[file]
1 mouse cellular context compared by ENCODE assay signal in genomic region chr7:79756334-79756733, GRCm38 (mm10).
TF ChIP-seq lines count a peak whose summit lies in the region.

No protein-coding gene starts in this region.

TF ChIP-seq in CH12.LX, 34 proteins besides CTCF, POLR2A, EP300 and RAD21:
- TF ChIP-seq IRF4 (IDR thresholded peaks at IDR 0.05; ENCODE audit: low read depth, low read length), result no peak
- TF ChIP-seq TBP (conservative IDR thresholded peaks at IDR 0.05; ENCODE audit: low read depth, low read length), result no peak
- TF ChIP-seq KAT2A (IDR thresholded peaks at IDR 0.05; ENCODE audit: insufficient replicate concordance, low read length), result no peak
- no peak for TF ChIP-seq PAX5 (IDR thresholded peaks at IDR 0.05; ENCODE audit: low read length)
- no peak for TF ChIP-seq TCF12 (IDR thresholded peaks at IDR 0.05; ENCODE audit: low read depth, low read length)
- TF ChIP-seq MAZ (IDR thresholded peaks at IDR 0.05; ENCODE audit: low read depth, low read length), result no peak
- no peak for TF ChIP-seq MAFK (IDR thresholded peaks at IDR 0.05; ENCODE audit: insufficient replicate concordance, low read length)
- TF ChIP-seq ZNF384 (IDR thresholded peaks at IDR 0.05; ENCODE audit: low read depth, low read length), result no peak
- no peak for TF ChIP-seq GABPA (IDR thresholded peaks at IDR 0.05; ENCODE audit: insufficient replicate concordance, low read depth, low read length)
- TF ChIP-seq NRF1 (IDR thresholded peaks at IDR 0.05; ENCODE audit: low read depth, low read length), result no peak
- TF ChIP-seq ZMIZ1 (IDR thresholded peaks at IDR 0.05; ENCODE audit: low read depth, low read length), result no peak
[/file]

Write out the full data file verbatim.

1 mouse cellular context compared by ENCODE assay signal in genomic region chr7:79756334-79756733, GRCm38 (mm10).
TF ChIP-seq lines count a peak whose summit lies in the region.

No protein-coding gene starts in this region.

TF ChIP-seq in CH12.LX, 34 proteins besides CTCF, POLR2A, EP300 and RAD21:
- TF ChIP-seq IRF4 (IDR thresholded peaks at IDR 0.05; ENCODE audit: low read depth, low read length), result no peak
- TF ChIP-seq TBP (conservative IDR thresholded peaks at IDR 0.05; ENCODE audit: low read depth, low read length), result no peak
- TF ChIP-seq KAT2A (IDR thresholded peaks at IDR 0.05; ENCODE audit: insufficient replicate concordance, low read length), result no peak
- no peak for TF ChIP-seq PAX5 (IDR thresholded peaks at IDR 0.05; ENCODE audit: low read length)
- no peak for TF ChIP-seq TCF12 (IDR thresholded peaks at IDR 0.05; ENCODE audit: low read depth, low read length)
- TF ChIP-seq MAZ (IDR thresholded peaks at IDR 0.05; ENCODE audit: low read depth, low read length), result no peak
- no peak for TF ChIP-seq MAFK (IDR thresholded peaks at IDR 0.05; ENCODE audit: insufficient replicate concordance, low read length)
- TF ChIP-seq ZNF384 (IDR thresholded peaks at IDR 0.05; ENCODE audit: low read depth, low read length), result no peak
- no peak for TF ChIP-seq GABPA (IDR thresholded peaks at IDR 0.05; ENCODE audit: insufficient replicate concordance, low read depth, low read length)
- TF ChIP-seq NRF1 (IDR thresholded peaks at IDR 0.05; ENCODE audit: low read depth, low read length), result no peak
- TF ChIP-seq ZMIZ1 (IDR thresholded peaks at IDR 0.05; ENCODE audit: low read depth, low read length), result no peak